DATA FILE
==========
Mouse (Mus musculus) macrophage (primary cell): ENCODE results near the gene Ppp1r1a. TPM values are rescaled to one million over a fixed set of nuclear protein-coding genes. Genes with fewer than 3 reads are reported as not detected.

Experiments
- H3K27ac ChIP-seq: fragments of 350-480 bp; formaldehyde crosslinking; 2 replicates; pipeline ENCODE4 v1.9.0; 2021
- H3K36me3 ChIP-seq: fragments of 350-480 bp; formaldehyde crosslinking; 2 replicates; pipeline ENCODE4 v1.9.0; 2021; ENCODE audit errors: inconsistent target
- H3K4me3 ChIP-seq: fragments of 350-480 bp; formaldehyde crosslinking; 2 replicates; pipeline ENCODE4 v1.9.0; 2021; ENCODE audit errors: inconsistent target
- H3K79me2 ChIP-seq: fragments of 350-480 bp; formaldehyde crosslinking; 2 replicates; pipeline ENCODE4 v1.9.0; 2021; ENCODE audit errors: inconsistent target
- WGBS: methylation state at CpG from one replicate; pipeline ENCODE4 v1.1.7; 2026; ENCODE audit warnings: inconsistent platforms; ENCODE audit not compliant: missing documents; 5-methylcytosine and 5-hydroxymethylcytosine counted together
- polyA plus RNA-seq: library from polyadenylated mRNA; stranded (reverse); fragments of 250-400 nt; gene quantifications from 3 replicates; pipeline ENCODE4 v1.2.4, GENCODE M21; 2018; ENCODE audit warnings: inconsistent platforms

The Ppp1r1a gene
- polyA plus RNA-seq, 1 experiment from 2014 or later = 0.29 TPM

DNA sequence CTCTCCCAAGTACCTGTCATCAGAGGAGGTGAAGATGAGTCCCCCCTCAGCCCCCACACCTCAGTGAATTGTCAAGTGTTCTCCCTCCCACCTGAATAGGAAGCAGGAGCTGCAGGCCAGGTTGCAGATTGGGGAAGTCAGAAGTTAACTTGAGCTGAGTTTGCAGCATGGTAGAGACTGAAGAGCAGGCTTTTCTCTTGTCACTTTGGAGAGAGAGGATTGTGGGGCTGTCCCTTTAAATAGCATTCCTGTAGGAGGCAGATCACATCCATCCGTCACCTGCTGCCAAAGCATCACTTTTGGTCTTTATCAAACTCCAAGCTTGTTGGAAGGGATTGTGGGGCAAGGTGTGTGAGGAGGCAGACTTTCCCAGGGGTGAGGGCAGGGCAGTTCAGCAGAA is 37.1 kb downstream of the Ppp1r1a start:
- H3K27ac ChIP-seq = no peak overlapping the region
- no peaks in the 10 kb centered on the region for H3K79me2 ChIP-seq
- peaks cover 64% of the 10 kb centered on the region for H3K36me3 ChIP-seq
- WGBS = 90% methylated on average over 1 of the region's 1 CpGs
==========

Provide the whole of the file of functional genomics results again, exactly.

Mouse (Mus musculus) macrophage (primary cell): ENCODE results near the gene Ppp1r1a. TPM values are rescaled to one million over a fixed set of nuclear protein-coding genes. Genes with fewer than 3 reads are reported as not detected.

Experiments
- H3K27ac ChIP-seq: fragments of 350-480 bp; formaldehyde crosslinking; 2 replicates; pipeline ENCODE4 v1.9.0; 2021
- H3K36me3 ChIP-seq: fragments of 350-480 bp; formaldehyde crosslinking; 2 replicates; pipeline ENCODE4 v1.9.0; 2021; ENCODE audit errors: inconsistent target
- H3K4me3 ChIP-seq: fragments of 350-480 bp; formaldehyde crosslinking; 2 replicates; pipeline ENCODE4 v1.9.0; 2021; ENCODE audit errors: inconsistent target
- H3K79me2 ChIP-seq: fragments of 350-480 bp; formaldehyde crosslinking; 2 replicates; pipeline ENCODE4 v1.9.0; 2021; ENCODE audit errors: inconsistent target
- WGBS: methylation state at CpG from one replicate; pipeline ENCODE4 v1.1.7; 2026; ENCODE audit warnings: inconsistent platforms; ENCODE audit not compliant: missing documents; 5-methylcytosine and 5-hydroxymethylcytosine counted together
- polyA plus RNA-seq: library from polyadenylated mRNA; stranded (reverse); fragments of 250-400 nt; gene quantifications from 3 replicates; pipeline ENCODE4 v1.2.4, GENCODE M21; 2018; ENCODE audit warnings: inconsistent platforms

The Ppp1r1a gene
- polyA plus RNA-seq, 1 experiment from 2014 or later = 0.29 TPM

DNA sequence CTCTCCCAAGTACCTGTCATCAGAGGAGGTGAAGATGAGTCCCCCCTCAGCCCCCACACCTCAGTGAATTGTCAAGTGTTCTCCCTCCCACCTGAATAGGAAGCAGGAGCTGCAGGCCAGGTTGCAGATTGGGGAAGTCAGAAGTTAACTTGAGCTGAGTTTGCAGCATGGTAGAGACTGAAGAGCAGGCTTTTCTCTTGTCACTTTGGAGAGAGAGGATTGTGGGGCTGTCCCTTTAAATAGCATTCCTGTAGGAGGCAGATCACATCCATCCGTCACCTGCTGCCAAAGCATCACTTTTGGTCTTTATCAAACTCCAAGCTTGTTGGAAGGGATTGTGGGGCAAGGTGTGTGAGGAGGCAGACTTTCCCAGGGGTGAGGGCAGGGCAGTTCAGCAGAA is 37.1 kb downstream of the Ppp1r1a start:
- H3K27ac ChIP-seq = no peak overlapping the region
- no peaks in the 10 kb centered on the region for H3K79me2 ChIP-seq
- peaks cover 64% of the 10 kb centered on the region for H3K36me3 ChIP-seq
- WGBS = 90% methylated on average over 1 of the region's 1 CpGs